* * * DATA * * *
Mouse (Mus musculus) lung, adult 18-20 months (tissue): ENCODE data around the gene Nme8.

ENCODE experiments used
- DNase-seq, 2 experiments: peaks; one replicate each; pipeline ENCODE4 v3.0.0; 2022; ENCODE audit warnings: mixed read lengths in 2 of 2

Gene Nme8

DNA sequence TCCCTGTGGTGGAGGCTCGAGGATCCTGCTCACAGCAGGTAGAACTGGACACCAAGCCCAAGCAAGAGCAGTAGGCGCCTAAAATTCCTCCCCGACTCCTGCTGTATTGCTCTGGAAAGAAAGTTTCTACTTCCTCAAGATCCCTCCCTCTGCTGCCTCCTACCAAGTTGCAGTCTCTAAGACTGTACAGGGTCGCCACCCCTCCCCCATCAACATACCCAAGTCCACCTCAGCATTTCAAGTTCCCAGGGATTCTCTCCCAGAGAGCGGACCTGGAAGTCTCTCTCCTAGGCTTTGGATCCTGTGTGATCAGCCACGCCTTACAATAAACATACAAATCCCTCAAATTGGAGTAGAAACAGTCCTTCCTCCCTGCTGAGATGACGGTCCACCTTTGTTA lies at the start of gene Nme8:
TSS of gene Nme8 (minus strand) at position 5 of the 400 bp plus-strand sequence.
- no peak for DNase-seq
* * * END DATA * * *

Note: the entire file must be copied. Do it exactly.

Mouse (Mus musculus) lung, adult 18-20 months (tissue): ENCODE data around the gene Nme8.

ENCODE experiments used
- DNase-seq, 2 experiments: peaks; one replicate each; pipeline ENCODE4 v3.0.0; 2022; ENCODE audit warnings: mixed read lengths in 2 of 2

Gene Nme8

DNA sequence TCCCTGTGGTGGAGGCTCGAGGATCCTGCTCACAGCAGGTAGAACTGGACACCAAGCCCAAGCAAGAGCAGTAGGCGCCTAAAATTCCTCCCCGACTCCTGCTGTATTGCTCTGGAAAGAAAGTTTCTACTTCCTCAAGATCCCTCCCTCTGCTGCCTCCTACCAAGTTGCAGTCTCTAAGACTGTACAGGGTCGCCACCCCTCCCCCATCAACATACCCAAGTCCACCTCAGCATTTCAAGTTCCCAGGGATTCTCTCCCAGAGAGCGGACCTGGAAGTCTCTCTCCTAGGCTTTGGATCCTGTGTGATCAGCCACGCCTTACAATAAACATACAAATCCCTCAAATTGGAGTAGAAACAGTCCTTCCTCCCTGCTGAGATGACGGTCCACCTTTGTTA lies at the start of gene Nme8:
TSS of gene Nme8 (minus strand) at position 5 of the 400 bp plus-strand sequence.
- no peak for DNase-seq